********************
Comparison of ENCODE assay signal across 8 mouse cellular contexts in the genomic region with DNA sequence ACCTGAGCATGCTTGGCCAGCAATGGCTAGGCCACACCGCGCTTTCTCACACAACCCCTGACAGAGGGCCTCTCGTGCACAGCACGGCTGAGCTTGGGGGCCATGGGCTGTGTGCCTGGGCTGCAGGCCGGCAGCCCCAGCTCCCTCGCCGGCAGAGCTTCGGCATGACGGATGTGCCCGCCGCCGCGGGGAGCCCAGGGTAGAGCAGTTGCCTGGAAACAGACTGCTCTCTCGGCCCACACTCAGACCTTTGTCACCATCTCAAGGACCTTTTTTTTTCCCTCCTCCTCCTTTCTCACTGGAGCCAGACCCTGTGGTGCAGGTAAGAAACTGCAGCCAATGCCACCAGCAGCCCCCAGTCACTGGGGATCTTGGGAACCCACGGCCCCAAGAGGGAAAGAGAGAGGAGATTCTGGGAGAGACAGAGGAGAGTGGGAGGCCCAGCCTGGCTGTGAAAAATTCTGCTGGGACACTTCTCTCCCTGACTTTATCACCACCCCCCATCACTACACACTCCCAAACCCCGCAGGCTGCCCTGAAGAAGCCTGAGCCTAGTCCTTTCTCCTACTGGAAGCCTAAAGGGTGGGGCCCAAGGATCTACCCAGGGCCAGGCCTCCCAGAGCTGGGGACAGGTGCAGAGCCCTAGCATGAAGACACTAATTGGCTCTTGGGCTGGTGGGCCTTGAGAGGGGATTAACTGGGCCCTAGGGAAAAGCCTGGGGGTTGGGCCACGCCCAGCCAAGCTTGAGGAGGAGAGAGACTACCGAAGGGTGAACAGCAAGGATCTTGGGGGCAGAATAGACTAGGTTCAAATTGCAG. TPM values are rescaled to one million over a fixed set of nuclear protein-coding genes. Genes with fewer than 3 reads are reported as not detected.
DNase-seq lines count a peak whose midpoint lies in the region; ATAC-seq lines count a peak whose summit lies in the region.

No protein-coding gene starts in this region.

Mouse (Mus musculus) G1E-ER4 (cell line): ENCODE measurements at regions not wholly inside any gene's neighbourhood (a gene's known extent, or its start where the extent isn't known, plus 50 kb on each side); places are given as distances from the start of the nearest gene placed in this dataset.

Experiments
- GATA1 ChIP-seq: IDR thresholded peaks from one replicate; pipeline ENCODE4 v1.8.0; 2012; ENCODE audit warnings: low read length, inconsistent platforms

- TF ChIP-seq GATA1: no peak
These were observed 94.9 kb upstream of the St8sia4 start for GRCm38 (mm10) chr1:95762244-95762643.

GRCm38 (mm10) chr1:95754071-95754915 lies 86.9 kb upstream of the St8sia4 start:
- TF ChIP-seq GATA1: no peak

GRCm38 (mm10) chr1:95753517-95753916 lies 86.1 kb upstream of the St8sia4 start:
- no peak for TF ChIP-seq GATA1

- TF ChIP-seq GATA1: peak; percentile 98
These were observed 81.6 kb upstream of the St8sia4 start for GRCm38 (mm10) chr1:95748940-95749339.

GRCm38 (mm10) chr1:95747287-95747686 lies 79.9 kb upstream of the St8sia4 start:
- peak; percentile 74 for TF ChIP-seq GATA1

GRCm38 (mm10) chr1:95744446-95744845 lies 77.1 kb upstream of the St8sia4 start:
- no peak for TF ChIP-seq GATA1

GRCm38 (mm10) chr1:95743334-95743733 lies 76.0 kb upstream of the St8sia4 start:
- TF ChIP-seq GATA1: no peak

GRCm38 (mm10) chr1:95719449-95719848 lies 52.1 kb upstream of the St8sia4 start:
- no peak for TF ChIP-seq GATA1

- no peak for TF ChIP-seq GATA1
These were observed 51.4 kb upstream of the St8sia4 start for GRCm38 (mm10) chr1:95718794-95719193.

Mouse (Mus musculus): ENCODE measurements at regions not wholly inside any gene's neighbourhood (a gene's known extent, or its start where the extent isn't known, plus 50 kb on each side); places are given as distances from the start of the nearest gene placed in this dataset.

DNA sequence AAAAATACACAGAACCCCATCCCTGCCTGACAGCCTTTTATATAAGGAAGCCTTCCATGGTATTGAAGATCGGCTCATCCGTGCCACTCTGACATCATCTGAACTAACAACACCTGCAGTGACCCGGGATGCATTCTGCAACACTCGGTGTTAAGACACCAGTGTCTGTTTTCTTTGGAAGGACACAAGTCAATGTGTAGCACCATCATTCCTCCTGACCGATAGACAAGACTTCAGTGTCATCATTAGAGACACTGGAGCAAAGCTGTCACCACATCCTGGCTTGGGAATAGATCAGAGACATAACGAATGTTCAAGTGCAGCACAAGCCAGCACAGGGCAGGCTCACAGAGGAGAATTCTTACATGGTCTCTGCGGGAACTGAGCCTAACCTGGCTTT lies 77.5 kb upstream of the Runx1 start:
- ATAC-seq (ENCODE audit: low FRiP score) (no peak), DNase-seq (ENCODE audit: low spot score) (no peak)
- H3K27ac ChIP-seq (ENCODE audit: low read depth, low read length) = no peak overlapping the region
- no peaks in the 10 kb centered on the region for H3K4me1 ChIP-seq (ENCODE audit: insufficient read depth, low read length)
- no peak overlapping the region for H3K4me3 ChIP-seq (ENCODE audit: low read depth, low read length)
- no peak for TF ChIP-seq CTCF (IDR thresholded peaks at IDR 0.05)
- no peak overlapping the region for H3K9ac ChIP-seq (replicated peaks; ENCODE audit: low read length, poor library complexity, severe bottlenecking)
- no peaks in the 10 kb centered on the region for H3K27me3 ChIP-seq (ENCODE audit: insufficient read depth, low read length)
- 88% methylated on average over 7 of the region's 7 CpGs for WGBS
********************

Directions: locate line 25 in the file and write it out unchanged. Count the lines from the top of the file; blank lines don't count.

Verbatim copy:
Mouse (Mus musculus): ENCODE measurements at regions not wholly inside any gene's neighbourhood (a gene's known extent, or its start where the extent isn't known, plus 50 kb on each side); places are given as distances from the start of the nearest gene placed in this dataset.